Viscosity versus shear rate

There is a close relationship between viscosity and shear rate, which is the rate at which a liquid deforms under shear force.

Shear rate is a physical quantity that describes the deformation rate of a liquid. It represents the deformation velocity per unit time. It is the ratio between the Shear velocity and the geometric constraint on the liquid. The shear rate is usually expressed as the ratio of the displacement difference per unit time (shear velocity) to the distance between two parallel layers (shear distance). The unit is usually the reciprocal of the second (s^(-1)).

Viscosity is the internal viscous resistance of a liquid, which measures the degree of stickiness or fluidity of a liquid. The greater the viscosity, the stickier the liquid and the more difficult it is to flow. Viscosity is usually expressed as the ratio of force per unit area to the difference in velocity per unit time (shear rate). The unit is usually PASCAL seconds (Pa·s) or millipascal seconds (mPa·s).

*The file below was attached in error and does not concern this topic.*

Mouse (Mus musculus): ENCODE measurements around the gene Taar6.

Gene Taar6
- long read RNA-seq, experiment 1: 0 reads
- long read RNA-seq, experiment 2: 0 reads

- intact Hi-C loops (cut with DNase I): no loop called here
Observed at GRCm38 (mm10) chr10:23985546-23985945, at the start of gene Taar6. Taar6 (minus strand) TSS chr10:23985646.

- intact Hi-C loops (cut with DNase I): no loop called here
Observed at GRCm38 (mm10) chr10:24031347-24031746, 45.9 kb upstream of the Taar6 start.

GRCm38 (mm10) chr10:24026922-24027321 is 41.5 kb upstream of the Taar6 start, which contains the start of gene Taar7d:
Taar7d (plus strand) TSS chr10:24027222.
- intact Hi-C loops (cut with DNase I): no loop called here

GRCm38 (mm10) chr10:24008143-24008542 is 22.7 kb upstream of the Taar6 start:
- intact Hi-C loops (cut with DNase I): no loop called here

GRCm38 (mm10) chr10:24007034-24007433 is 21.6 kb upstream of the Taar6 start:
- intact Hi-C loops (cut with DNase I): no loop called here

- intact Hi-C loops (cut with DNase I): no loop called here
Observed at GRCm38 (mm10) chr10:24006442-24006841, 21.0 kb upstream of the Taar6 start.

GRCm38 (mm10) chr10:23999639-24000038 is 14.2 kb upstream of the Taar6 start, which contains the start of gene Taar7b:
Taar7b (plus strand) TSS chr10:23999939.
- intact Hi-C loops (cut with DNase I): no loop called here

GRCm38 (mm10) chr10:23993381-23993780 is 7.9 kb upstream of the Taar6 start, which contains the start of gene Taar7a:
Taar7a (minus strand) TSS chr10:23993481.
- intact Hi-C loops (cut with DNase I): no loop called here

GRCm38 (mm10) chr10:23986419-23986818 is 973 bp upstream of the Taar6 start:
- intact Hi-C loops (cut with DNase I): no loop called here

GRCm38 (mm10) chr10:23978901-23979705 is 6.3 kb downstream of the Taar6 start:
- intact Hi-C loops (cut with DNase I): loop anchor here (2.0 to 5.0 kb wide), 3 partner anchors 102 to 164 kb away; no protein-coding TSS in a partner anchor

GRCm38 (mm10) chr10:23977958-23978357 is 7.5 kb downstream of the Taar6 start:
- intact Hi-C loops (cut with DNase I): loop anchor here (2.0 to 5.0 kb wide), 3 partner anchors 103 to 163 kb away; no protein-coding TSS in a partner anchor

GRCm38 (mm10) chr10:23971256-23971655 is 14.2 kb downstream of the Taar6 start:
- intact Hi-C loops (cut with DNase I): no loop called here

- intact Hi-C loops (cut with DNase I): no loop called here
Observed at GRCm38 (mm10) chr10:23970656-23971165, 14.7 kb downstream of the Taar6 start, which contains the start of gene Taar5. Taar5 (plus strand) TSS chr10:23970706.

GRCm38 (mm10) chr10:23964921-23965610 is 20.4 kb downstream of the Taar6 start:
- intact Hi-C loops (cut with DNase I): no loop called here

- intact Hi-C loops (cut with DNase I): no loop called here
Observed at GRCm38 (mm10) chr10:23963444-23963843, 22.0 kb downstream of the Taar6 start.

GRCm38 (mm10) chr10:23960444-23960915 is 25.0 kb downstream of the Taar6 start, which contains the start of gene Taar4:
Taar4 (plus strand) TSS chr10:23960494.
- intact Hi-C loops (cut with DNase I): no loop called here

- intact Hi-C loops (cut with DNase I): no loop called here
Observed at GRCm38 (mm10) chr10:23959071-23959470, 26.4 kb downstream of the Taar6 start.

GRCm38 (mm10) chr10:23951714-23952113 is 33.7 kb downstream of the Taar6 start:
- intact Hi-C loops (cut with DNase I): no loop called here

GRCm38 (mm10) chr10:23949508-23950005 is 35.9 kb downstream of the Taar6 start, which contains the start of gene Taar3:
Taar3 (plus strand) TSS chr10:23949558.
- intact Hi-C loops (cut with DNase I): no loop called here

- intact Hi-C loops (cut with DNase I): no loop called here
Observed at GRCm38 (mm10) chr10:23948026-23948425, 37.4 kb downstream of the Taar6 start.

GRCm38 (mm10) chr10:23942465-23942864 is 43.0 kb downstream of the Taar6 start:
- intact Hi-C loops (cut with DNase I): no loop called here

Viscosity versus shear rate

The relationship between viscosity and shear rate can be described by Newton’s laws of fluid. A Newtonian fluid is an idealized fluid with a constant viscosity that is independent of the shear rate. According to Newtonian fluid laws, viscosity is equal to the ratio of stress to shear rate.

In Newtonian fluids, changes in the shear rate do not affect the magnitude of the viscosity, whether the shear rate is small or large. The viscosity of a Newton fluid remains the same, no matter how fast or how it is cut. However, for non-Newtonian fluids, such as shear-thinning and shear-thickening fluids, the viscosity will change as the shear rate changes. This means that the viscosity of a non-Newtonian fluid is a function of the shear rate, which can increase or decrease as the shear rate increases. The relationship between viscosity and shear rate of non-Newtonian fluids can be described and predicted by rheological tests and appropriate rheological models.

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